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By In Uncategorized Comments (11)

Gibbard’s expressivism and reasons for believing consequences

I have just started studying Gibbard's Thinking How to Live, and have a question about it.

Consider the following, apparently valid, argument:

    (1) Either it is before 5 or I should leave now

    (2) It is not before 5

    Therefore, (3) I should leave now.

Presumably if Stan believes (or accepts) 1 and 2 for good reasons,
then he has some reason to believe (accept) 3.  Some would go further and say, for example, that Stan is
rationally required to believe 3, but let's stick with the less contentious
claim that, in these circumstances, he has some reason to believe (accept) 3:

    (SR) Stan has some reason to believe 3

My question is whether Gibbard can account for SR's being true in
the situation I have described (or a suitably cleaned up cousin situation).

I have my doubts, based on the following Gibbardian translation of
Stan's "beliefs" that 1 and 2 are "true" – my source here
is Chapters 3 and 4 of Thinking How to
Live
:

    (BG1) I rule out [rejecting that it is before 5 & rejecting that I
should leave now]

    (BG2) I reject that it is before 5

Presumably if Stan has good reason to adopt attitudes BG1 and BG2,
then he also has good reason to adopt this attitude:

    (BG3) I rule out [rejecting that I should leave now]

But that is not the same as

    (BG3*) I accept that I should leave now

which is, I think, the Gibbard translation of

    (B3) I believe I should leave now.

Moreover, it is hard to see how having reason to adopt BG1 and BG2
leads to your having some reason to adopt BG3*, because, on Gibbard's view I could
"conform" to BG3 by either (i) being agnostic about whether I should
leave now or (ii) adopting BG3*. 
So, by being agnostic, Stan could consistently adopt BG1, BG2, BG3, and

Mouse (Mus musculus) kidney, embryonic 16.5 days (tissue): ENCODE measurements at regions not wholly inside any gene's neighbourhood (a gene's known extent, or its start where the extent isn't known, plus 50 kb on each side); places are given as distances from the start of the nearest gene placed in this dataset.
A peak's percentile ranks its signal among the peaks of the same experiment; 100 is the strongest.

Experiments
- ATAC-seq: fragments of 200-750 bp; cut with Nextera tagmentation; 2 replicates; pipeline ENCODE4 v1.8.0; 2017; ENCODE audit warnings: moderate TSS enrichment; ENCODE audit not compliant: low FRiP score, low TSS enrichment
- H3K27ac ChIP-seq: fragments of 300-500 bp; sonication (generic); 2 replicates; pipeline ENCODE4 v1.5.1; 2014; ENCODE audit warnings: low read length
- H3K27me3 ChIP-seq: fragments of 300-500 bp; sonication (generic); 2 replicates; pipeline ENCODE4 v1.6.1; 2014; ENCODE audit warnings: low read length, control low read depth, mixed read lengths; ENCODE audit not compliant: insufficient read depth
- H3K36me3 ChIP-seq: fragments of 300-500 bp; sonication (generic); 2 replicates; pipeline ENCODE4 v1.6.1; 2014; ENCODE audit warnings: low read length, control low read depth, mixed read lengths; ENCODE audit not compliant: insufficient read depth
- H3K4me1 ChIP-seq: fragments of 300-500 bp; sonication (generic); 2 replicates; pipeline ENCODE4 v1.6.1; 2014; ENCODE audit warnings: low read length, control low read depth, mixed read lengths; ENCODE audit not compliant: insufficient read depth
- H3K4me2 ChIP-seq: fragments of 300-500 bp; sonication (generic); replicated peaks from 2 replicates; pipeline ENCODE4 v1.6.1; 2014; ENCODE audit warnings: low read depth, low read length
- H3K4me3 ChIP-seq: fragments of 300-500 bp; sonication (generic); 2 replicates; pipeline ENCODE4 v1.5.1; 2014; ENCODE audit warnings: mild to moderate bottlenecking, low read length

not adopt BG3*.  And it is not
clear why he would have a reason to change his mind.

I do not have command of Gibbard's new system or the secondary
literature yet, and worry that my doubt is based on a confusion.  I would love to clear any such
confusion up, before I keep studying the book.

Does Gibbard have a good response to my worry, perhaps one based on his concept
of hyper-plans?  Has anyone (maybe
Gibbard) discussed this objection? 
Is it based on a mistake or misunderstanding?

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By In Uncategorized Comments Off on Meta-Ethics Conference in NYC, May 1, 2010

Meta-Ethics Conference in NYC, May 1, 2010

If you will be in the NYC area on May 1st, consider going to this conference; looks like fun!

** Experimental Philosophy and Meta-ethics **

A
series of recent experimental studies have examined people's intuitions
about meta-ethical issues. Participants in this workshop will discuss
the implications of these studies both for questions about people's
ordinary folk views and for broader philosophical questions about moral
realism, moral relativism and expressivism.

Invited Speakers: Stephen Darwall, Geoff Goodwin, Gilbert Harman,
Jesse Prinz, Hagop Sarkissian and David Wong

All details available at: http://www.yale.edu/cogsci/metaxphi.htm

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By In Uncategorized Comments Off on CFP: Northwestern Conference

CFP: Northwestern Conference

CALL FOR PAPERS
From faculty and graduate students

SOCIETY FOR ETHICAL THEORY AND POLITICAL PHILOSOPHY
Northwestern University
Third Annual Conference
April 23–25, 2009

Keynote Addresses:
Samuel SCHEFFLER: “The Normativity of Tradition”
Seana SHIFFRIN: “Inducing Deliberation”

SUBMISSION GUIDELINES:
The deadline for submission is February 15, 2009.
We welcome submissions from both faculty and graduate students,
as some sessions will be reserved for graduate student presentations.
Please submit an essay of approximately 4000 words and an abstract